A key finding of this analysis is that the YouTube recommendation system encourages users to watch progressively longer and more popular content.
This study of YouTube’s recommendation algorithm also reinforces the survey findings about the prominence of children’s content on YouTube.
Indeed, an animated video for children was the single most recommended video in this analysis.
In other cases, more- and less-frequent users of YouTube have similar views of the platform’s importance.
This survey finds that roughly eight-in-ten YouTube users (81%) say they watch recommended videos – with 15% saying they watch these videos regularly.
After selecting the starting video, a new video was then chosen at random from the top five recommended videos for that video, as listed in the YouTube API at that time.
The bulk of the videos recommended during these random walks were quite popular – 64% of the recommendations went to videos that had more than 1 million views at the time.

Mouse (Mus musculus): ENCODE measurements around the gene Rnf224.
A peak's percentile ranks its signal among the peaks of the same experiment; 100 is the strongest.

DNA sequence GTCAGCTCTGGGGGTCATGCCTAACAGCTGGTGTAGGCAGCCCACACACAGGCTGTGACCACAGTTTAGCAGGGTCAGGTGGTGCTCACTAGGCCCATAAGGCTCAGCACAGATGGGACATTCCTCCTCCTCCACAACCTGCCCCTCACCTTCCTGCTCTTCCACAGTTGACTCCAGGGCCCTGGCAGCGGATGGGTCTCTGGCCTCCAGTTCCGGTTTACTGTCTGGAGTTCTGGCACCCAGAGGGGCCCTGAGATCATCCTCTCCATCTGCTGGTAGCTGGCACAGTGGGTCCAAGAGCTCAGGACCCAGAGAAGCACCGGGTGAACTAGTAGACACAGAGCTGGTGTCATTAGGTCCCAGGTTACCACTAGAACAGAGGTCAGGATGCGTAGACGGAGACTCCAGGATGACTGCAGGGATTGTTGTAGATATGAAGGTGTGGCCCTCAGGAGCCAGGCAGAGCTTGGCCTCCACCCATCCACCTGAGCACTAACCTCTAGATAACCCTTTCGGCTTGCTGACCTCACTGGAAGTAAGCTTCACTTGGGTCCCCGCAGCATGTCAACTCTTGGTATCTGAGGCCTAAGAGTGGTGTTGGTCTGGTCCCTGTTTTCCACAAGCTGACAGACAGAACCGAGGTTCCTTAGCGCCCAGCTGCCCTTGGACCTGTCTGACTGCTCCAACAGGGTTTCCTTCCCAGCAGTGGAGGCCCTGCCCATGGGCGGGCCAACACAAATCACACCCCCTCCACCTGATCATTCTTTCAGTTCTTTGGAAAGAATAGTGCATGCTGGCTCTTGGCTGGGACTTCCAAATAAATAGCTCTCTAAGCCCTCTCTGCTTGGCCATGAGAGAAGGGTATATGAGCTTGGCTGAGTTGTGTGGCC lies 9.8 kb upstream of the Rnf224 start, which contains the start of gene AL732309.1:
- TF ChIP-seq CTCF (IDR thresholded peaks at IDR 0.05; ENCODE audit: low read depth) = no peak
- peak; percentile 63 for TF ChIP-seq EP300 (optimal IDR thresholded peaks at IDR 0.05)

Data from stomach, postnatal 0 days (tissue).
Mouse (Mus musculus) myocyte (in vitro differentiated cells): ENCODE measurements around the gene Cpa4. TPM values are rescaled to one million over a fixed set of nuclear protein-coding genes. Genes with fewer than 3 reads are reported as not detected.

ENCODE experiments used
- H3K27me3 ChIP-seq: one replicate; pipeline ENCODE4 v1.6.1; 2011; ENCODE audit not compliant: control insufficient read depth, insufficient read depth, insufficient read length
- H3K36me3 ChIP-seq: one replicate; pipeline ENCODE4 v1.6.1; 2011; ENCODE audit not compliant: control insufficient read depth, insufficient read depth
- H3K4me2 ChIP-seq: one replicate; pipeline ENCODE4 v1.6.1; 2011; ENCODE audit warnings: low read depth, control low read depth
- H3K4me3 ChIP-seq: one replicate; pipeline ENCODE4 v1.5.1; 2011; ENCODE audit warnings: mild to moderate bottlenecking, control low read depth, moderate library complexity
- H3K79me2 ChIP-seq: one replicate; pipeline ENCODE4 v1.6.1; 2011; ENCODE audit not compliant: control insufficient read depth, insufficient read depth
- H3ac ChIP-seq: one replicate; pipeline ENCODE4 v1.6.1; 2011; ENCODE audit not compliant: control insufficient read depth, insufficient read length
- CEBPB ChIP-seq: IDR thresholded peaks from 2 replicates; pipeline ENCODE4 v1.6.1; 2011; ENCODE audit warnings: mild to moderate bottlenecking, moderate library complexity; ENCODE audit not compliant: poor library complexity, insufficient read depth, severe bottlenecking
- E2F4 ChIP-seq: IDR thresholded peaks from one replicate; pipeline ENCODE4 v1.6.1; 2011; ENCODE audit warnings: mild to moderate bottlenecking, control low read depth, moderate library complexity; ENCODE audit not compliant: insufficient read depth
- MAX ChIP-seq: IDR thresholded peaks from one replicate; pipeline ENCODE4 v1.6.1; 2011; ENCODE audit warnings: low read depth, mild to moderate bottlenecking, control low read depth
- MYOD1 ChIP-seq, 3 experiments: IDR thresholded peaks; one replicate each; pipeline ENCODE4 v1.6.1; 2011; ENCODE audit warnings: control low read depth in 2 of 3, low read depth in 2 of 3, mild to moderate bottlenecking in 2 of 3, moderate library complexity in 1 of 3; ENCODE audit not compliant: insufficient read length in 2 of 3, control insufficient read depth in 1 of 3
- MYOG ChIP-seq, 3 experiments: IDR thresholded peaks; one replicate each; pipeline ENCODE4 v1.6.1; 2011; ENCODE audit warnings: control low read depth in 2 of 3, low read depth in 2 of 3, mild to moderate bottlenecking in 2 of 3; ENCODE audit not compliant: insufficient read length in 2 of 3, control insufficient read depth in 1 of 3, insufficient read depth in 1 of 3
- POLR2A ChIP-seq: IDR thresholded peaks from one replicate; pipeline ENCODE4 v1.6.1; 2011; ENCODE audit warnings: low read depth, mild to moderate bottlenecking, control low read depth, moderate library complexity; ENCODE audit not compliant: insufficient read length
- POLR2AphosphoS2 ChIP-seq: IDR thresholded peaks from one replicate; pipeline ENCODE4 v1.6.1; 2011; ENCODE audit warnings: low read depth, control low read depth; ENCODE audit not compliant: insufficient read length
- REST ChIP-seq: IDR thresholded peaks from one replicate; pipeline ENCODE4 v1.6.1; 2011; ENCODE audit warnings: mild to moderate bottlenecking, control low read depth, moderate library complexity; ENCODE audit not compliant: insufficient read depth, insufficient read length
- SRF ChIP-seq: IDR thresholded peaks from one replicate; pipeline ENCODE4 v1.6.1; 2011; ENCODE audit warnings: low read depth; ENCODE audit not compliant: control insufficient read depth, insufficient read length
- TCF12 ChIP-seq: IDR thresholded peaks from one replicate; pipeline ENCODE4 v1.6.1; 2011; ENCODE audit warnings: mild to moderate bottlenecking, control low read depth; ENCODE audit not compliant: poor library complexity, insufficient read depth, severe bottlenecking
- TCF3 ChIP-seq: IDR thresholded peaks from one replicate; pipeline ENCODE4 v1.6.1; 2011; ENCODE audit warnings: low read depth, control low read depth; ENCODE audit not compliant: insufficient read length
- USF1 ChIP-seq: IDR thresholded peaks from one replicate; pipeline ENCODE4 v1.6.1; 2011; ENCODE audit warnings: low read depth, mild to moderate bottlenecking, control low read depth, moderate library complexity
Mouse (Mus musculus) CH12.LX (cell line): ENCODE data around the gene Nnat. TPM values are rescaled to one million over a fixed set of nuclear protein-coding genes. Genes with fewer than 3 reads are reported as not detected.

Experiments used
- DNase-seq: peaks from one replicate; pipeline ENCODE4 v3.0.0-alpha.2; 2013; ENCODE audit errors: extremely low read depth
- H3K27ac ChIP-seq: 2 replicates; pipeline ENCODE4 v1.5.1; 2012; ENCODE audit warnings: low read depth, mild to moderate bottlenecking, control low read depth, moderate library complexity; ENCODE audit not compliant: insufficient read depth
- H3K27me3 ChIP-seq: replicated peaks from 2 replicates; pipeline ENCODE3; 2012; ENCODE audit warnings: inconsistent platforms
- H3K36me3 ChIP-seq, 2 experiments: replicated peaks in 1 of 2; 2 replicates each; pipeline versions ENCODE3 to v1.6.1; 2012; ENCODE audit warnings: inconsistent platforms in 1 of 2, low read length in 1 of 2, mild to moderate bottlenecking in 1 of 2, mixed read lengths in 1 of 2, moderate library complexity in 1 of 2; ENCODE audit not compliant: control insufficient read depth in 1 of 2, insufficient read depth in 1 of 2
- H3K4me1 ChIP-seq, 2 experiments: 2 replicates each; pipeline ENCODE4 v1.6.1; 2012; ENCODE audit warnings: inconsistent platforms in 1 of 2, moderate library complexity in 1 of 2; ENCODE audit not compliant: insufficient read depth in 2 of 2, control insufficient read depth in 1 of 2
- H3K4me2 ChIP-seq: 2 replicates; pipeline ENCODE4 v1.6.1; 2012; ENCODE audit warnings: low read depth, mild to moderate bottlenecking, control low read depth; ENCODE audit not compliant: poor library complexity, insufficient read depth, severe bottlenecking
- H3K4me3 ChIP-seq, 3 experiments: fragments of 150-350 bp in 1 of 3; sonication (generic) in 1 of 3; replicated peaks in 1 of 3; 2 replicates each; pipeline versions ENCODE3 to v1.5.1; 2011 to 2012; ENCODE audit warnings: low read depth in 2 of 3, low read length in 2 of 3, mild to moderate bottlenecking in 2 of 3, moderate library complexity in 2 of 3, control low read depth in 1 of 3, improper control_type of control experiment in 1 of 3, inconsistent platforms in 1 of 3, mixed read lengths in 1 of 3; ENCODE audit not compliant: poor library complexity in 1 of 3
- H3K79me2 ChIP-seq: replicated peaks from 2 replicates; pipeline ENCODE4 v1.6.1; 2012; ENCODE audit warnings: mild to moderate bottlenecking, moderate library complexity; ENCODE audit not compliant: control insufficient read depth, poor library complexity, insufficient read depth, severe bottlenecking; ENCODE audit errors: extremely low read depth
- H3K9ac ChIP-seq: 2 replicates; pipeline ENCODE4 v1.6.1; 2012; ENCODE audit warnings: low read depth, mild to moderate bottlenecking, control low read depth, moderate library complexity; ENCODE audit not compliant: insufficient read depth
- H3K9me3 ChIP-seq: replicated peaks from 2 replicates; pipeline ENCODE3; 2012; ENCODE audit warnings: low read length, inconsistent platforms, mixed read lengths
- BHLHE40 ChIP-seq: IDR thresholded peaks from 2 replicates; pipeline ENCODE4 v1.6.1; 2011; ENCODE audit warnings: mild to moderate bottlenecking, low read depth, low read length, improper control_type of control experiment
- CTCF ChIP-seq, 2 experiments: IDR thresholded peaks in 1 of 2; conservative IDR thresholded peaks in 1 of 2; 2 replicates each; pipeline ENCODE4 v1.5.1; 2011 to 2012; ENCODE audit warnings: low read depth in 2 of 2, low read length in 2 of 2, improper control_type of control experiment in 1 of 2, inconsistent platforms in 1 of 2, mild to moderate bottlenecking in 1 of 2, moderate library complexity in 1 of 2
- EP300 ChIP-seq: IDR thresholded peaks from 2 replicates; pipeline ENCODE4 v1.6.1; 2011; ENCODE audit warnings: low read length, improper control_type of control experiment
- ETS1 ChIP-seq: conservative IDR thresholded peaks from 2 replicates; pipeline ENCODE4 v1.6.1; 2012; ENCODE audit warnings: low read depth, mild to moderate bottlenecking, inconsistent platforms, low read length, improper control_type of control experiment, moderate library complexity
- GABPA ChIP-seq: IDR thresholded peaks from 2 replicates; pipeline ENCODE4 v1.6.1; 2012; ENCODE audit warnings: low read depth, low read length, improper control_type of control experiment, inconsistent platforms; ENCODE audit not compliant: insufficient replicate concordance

Even when starting on one of a channel’s five most recent videos (which average fewer than 2 million views) the recommendation algorithm consistently suggested more popular videos.
In keeping with the large share of parents who let their children watch videos on YouTube, a substantial share of these videos (11 in total) were oriented toward small children.
Indeed, the children’s video noted above had nearly 30 million views by the final time it was recommended.
Growth on these three sites follows investments the companies have made over the last year in developing their news usability. Twitter, in addition to getting nearly daily attention from the president’s posts, spent the year promoting the platform’s potential for news publishers and has announced launches for multiple news streaming partnerships. YouTube launched and expanded YouTube TV, and the site added a “breaki…